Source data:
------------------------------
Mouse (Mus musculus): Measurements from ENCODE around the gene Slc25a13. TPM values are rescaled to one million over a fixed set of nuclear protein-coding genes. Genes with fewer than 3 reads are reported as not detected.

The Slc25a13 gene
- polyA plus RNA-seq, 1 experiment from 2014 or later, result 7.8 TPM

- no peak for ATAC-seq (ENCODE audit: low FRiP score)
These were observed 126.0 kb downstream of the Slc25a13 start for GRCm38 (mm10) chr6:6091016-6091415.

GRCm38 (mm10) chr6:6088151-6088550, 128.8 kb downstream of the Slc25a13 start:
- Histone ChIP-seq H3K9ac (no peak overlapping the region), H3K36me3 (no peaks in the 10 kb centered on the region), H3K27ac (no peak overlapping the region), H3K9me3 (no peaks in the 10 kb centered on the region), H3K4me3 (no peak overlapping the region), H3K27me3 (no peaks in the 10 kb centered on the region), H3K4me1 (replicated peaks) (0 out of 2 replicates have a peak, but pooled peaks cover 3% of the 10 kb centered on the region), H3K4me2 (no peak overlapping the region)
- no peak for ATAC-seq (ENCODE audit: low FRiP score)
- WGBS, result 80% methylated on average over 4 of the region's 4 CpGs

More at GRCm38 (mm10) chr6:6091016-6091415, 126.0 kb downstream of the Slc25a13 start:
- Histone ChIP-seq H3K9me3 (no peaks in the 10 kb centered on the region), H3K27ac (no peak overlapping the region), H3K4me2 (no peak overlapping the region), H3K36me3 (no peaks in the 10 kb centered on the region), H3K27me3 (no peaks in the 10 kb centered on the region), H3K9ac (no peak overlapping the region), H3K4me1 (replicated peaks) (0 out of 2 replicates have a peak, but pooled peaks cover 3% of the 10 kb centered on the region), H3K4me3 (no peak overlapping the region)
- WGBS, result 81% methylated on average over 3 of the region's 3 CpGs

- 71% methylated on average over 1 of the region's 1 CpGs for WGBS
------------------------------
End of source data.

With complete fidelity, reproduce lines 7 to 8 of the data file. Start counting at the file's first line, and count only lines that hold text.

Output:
- Histone ChIP-seq H3K9ac (no peak overlapping the region), H3K36me3 (no peaks in the 10 kb centered on the region), H3K27ac (no peak overlapping the region), H3K9me3 (no peaks in the 10 kb centered on the region), H3K4me3 (no peak overlapping the region), H3K27me3 (no peaks in the 10 kb centered on the region), H3K4me1 (replicated peaks) (0 out of 2 replicates have a peak, but pooled peaks cover 3% of the 10 kb centered on the region), H3K4me2 (no peak overlapping the region)
- no peak for ATAC-seq (ENCODE audit: low FRiP score)